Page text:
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""Edgewood (Bunker Hill, West Virginia) is located in West Virginia
Edgewood (Bunker Hill, West Virginia)
""Edgewood (Bunker Hill, West Virginia) is located in the US
Edgewood (Bunker Hill, West Virginia)
Location 121 Runnymeade Rd., Bunker Hill, "West Virginia
Coordinates 39°19′49″N 78°3′29″W / 39.33028°N 78.05806°W / 39.33028; -78.05806"Coordinates: 39°19′49″N 78°3′29″W / 39.33028°N 78.05806°W / 39.33028; -78.05806
Area 13.59 acres (5.50 ha)
Built 1839
Architect Gen. Elisha Boyd
Architectural style Greek Revival
"MPS Berkeley County MRA
NRHP reference #


Added to NRHP December 10, 1980

Edgewood, also known as the John Boyd House, is a historic home located at "Bunker Hill, "Berkeley County, West Virginia. It was built in 1839 and is a two-story, five-bay, brick dwelling with a gable roof in the "Greek Revival style. The entrance features a semi-elliptical transom and sidelights. The building has a two-story rear ell. The property includes a small log slave cabin.[2]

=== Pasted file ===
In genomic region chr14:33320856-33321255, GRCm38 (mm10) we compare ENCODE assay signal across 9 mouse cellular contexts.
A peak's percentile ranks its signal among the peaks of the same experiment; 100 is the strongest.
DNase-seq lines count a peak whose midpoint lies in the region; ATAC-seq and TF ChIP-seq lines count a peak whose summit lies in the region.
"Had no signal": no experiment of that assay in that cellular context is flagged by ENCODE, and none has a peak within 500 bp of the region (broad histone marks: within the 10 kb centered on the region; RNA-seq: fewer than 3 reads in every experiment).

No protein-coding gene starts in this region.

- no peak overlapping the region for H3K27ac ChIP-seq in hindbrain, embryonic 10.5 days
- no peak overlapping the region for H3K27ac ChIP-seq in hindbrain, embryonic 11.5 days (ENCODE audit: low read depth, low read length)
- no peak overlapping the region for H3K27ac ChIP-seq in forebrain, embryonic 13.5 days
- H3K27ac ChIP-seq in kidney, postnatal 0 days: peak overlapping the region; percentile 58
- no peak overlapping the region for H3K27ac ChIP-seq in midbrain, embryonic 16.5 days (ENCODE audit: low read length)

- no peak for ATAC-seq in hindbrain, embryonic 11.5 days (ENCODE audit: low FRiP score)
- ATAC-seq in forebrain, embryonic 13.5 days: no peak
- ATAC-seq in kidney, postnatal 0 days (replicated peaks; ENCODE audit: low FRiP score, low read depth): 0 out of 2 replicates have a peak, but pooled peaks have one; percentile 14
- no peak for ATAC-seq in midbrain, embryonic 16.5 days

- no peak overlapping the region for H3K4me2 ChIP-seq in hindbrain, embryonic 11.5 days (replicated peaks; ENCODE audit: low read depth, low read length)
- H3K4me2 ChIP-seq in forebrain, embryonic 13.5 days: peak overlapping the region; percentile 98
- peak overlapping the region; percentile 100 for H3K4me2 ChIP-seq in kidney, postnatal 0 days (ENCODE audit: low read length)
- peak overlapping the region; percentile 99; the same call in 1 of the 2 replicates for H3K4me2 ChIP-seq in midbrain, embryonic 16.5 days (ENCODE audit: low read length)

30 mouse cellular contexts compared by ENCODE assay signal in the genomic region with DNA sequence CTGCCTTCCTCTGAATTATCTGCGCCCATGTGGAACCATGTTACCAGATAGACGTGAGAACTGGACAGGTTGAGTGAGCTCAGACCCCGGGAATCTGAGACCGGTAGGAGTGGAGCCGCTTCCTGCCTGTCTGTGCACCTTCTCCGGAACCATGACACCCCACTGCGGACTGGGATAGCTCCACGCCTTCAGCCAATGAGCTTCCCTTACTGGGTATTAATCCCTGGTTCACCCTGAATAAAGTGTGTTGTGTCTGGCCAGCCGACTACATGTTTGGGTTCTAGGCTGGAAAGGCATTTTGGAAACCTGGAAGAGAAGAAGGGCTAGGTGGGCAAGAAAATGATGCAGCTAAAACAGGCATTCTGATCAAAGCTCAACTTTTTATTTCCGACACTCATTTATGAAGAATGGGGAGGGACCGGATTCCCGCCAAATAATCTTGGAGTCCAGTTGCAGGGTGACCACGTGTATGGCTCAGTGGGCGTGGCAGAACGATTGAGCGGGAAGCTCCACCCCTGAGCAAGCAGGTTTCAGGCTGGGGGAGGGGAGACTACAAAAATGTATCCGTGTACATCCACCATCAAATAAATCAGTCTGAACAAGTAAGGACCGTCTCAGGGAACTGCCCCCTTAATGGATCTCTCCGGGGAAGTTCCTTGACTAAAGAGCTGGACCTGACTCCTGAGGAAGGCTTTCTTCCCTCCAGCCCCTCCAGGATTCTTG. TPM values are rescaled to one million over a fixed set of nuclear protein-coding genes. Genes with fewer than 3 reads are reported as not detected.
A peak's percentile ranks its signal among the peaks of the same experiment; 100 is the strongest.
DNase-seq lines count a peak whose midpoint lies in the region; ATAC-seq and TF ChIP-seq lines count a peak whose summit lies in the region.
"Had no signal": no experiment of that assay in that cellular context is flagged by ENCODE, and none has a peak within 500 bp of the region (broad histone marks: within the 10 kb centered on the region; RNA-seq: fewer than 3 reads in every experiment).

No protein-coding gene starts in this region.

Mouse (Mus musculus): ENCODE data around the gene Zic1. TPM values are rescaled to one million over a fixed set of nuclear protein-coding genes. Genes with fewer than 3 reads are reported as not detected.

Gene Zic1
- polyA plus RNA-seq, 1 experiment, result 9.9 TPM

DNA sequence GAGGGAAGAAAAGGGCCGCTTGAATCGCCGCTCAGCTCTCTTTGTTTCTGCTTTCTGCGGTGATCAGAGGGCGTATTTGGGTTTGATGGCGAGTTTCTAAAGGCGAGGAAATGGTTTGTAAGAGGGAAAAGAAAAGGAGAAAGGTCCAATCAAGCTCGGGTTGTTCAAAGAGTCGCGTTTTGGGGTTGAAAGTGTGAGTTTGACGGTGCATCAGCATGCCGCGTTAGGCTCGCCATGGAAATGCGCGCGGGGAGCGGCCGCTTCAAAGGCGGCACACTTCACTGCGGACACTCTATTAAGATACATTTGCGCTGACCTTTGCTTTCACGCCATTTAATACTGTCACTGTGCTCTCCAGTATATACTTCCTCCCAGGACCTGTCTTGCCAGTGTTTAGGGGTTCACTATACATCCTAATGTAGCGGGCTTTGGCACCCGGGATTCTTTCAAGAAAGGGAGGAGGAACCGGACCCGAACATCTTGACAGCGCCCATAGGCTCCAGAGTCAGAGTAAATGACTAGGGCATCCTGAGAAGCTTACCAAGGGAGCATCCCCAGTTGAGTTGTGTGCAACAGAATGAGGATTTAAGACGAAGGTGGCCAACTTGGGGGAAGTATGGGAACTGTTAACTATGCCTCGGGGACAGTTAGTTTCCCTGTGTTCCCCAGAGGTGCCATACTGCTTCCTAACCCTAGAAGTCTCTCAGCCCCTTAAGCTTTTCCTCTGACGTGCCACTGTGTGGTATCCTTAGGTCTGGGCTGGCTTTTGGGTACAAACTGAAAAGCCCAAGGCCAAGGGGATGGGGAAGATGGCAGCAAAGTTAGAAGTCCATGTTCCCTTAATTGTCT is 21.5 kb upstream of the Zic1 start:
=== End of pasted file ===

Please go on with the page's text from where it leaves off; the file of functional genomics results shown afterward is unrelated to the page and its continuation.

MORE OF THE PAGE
The house was built by General "Elisha Boyd for his son John as the "plantation house for the 1,400 acre Edgewood Manor plantation. During the American Civil War, John Boyd served in the Confederate Army and was captured when he visited home. He was nearly executed, but for the intervention of President Zachary Taylor's daughter, Mrs. Dandridge. Also during the war, General "Stonewall Jackson camped on the lawn. Confederate General "J. Johnston Pettigrew (July 4, 1828 – July 17, 1863) died in an upstairs bedroom at Edgewood after having been shot at "Falling Waters during the retreat from the "Battle of Gettysburg.[2]

The Boyd family lost the house after the Civil War, but many subsequent owners maintained it. It was listed on the "National Register of Historic Places in 1980, as was the nearby "John Drinker House, which may have served as a stop on the "Underground Railroad.[1]

See also[edit]


  1. ^ a b "National Park Service (2009-03-13). "National Register Information System". "National Register of Historic Places. National Park Service. 
  2. ^ a b Don C. Wood (n.d.). "National Register of Historic Places Inventory Nomination Form: Edgewood" (PDF). State of West Virginia, West Virginia Division of Culture and History, Historic Preservation. Archived from the original (PDF) on 2011-10-13. Retrieved 2011-06-02. 

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